The economist Hyman Minsky proposed that financial markets are inherently prone to bubbles and crashes, as periods of low volatility encourage excessive, debt-fueled risk-taking (his proposed solution thus was heavy on government intervention policies). He believed that booms and busts were the result of three different waves of financing methods that were employed by investors to take positions in financial assets: hedge, speculation, and Ponzi. In the hedge phase, cash receipts from investments easily covered interest and principal on debt. In the speculative phase, cash receipts from investments covered interest on debt, and there was a belief that future increases in cash receipts would allow for principal to be retired. In the final, Ponzi phase, cash receipts did not even cover interest payments on existing debt, so more debt had to be taken out to service the original.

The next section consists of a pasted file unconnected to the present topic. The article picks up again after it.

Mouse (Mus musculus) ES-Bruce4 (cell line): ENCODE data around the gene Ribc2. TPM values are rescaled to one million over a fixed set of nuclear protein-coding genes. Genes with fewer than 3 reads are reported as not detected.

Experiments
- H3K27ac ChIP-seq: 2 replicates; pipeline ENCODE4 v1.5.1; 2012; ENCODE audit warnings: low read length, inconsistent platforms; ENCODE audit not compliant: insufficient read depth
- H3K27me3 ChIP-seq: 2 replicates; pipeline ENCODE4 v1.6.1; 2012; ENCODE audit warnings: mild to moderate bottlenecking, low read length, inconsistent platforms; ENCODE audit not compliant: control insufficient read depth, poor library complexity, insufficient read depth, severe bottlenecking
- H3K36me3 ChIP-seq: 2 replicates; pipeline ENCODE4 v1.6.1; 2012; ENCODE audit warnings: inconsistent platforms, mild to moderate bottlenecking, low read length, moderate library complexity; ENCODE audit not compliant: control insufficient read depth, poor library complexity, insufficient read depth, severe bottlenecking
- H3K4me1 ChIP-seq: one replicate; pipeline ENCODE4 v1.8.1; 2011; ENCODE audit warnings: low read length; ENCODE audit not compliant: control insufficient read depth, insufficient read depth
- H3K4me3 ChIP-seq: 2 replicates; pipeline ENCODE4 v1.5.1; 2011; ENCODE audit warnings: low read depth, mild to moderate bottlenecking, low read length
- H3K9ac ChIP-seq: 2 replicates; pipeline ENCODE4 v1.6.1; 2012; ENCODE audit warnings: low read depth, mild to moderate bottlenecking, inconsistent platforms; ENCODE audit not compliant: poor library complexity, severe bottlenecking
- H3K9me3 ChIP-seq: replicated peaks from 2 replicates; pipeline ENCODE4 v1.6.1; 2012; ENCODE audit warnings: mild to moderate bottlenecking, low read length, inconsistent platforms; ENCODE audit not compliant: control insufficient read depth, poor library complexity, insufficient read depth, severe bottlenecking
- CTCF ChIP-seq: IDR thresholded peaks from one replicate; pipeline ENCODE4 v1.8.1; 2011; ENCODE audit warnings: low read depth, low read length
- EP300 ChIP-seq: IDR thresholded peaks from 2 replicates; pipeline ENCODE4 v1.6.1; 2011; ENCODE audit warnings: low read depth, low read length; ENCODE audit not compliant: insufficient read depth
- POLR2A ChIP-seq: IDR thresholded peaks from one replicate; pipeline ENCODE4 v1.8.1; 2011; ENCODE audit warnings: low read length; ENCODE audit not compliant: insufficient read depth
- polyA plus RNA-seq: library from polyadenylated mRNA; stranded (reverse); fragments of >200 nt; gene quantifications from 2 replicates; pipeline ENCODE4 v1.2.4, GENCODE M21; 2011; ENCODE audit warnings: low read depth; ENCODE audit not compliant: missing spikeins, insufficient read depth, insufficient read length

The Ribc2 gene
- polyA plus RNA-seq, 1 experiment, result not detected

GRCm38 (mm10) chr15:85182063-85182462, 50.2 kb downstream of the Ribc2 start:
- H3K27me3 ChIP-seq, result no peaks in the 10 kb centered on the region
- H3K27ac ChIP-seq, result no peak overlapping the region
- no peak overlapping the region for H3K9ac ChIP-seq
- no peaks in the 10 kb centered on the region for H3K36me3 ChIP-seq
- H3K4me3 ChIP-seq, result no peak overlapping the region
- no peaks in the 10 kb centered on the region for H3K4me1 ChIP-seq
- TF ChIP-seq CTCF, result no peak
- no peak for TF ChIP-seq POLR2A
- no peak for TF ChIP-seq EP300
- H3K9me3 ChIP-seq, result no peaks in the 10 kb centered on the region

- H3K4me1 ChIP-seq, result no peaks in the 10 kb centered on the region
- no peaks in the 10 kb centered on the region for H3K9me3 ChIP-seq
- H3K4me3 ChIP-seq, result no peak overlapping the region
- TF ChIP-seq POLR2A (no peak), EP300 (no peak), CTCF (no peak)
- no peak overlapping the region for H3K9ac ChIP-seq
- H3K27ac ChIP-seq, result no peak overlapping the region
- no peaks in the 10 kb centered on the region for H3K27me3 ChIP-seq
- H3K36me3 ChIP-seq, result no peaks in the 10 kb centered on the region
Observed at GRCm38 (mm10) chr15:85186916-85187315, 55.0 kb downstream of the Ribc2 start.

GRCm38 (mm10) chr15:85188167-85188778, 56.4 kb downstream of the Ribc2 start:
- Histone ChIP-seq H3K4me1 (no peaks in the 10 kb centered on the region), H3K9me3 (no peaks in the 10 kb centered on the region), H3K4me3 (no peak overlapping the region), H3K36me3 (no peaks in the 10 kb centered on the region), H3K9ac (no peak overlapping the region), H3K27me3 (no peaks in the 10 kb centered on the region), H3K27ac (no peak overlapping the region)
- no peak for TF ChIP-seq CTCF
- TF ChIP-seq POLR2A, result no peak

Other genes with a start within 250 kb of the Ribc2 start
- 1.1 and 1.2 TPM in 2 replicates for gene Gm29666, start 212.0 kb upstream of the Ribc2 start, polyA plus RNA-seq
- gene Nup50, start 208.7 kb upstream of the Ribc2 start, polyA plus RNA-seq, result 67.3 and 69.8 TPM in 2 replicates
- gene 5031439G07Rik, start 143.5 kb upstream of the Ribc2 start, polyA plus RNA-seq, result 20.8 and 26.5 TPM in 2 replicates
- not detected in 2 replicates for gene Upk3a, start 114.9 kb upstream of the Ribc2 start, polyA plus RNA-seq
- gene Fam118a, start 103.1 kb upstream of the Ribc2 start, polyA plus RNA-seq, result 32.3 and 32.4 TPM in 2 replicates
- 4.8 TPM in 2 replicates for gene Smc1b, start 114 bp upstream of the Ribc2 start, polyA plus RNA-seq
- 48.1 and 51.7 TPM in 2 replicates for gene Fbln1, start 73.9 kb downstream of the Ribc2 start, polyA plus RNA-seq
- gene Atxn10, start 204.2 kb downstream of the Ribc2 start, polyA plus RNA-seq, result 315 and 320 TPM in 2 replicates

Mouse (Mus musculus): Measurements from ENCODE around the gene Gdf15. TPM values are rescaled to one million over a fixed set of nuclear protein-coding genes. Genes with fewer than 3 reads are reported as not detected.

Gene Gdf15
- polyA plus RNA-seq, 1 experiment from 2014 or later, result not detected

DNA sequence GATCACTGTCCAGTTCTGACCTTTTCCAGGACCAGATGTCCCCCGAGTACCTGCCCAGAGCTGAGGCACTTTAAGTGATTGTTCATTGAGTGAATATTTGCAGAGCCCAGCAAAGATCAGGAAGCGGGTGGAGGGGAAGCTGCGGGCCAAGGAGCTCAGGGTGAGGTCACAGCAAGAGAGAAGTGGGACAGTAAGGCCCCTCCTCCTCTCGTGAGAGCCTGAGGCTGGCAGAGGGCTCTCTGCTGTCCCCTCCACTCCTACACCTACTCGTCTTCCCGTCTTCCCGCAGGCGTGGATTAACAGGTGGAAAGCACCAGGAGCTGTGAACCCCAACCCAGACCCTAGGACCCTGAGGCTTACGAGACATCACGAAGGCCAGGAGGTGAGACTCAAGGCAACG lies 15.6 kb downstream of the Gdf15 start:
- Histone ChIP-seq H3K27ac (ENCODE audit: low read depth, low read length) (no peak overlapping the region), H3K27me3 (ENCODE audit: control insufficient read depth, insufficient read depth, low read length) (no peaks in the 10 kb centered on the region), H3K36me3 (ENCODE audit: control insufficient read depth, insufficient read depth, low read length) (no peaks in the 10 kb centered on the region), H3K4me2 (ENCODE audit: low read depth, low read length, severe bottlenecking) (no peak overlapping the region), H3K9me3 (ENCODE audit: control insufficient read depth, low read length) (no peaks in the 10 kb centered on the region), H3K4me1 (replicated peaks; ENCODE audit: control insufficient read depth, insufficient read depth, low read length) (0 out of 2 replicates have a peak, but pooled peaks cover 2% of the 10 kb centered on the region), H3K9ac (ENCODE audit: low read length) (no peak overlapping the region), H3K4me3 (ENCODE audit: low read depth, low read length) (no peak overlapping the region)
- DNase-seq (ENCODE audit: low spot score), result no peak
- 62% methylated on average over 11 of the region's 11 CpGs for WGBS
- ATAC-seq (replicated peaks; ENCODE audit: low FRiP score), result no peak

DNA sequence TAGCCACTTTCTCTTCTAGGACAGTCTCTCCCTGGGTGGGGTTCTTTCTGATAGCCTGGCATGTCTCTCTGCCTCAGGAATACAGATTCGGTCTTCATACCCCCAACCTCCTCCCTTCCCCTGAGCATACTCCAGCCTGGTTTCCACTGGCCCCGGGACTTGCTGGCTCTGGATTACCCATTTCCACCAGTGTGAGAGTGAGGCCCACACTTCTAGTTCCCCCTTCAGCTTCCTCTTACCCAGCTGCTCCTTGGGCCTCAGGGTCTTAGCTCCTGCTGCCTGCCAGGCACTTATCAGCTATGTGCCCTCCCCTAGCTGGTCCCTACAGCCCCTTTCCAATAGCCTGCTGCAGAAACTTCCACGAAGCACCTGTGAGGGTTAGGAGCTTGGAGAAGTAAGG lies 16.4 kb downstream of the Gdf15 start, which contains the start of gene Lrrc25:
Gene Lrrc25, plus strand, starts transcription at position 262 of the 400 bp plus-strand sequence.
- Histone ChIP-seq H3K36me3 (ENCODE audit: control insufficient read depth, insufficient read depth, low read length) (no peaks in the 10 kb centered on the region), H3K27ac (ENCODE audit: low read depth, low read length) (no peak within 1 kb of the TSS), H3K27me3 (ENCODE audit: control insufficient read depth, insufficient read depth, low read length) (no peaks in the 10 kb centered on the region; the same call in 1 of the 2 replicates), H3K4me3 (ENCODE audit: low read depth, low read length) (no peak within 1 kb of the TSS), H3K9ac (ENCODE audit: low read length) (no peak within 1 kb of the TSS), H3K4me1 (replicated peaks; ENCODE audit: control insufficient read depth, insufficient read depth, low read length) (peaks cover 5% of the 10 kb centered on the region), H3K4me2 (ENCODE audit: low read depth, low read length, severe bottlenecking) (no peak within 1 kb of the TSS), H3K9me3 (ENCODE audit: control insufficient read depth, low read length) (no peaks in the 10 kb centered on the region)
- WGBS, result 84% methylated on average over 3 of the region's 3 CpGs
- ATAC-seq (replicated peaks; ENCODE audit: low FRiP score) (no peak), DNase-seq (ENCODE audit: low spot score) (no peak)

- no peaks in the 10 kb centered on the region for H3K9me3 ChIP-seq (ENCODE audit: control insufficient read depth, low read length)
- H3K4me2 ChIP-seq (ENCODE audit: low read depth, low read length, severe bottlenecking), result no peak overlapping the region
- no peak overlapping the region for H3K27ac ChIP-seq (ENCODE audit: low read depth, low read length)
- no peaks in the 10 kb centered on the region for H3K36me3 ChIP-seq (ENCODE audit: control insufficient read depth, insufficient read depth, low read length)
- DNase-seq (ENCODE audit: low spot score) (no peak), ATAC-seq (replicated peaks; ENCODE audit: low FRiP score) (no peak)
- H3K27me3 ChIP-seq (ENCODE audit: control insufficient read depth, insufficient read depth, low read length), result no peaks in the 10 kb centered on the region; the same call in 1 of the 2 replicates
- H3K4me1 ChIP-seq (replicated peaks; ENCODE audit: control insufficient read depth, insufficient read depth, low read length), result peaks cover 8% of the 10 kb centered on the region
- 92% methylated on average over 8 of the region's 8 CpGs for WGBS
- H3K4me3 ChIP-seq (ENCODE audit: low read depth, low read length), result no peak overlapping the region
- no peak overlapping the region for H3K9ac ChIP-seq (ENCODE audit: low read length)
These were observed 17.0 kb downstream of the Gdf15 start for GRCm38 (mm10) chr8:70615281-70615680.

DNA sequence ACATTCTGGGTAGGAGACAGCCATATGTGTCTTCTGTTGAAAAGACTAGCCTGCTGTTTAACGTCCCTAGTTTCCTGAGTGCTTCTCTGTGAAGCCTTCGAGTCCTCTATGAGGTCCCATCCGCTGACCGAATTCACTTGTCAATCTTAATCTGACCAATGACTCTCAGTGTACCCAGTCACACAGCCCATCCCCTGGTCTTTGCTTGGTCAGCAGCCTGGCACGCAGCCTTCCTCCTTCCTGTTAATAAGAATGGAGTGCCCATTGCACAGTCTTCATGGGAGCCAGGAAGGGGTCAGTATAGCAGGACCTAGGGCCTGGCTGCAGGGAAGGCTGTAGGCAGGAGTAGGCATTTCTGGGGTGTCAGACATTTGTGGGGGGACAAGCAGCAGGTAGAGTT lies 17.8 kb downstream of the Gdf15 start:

Minsky believed that a normal yield curve would encourage a move towards speculative financing, since there would be profits to be made from borrowing at lower, short-term debt rates and loaning at the longer-term, higher rate. The danger was interest rate risk---needing to rollover short-term rates meant that the speculative financing position could be exposed should short rates exceed what was being earned on the long-term position. A Ponzi phase was simply unsustainable because the leverage would ultimately result in even a small shock bringing disaster. The catalytic event in which the Ponzi is finally exposed and the turmoil begins has been termed the "Minsky Moment".

I think there is something to be gained from Minsky's model, although I do not agree that the more dramatic swings are necessarily inherent features of the financial markets so much as they are an unfortunate consequence of a series of preventable problems, many of them stemming from distortions and moral hazards created by government intervention. I personally prefer the Austrian theory of the business cycle because it incorporates the role of monetary policy mistakes in creating a debt-friendly environment.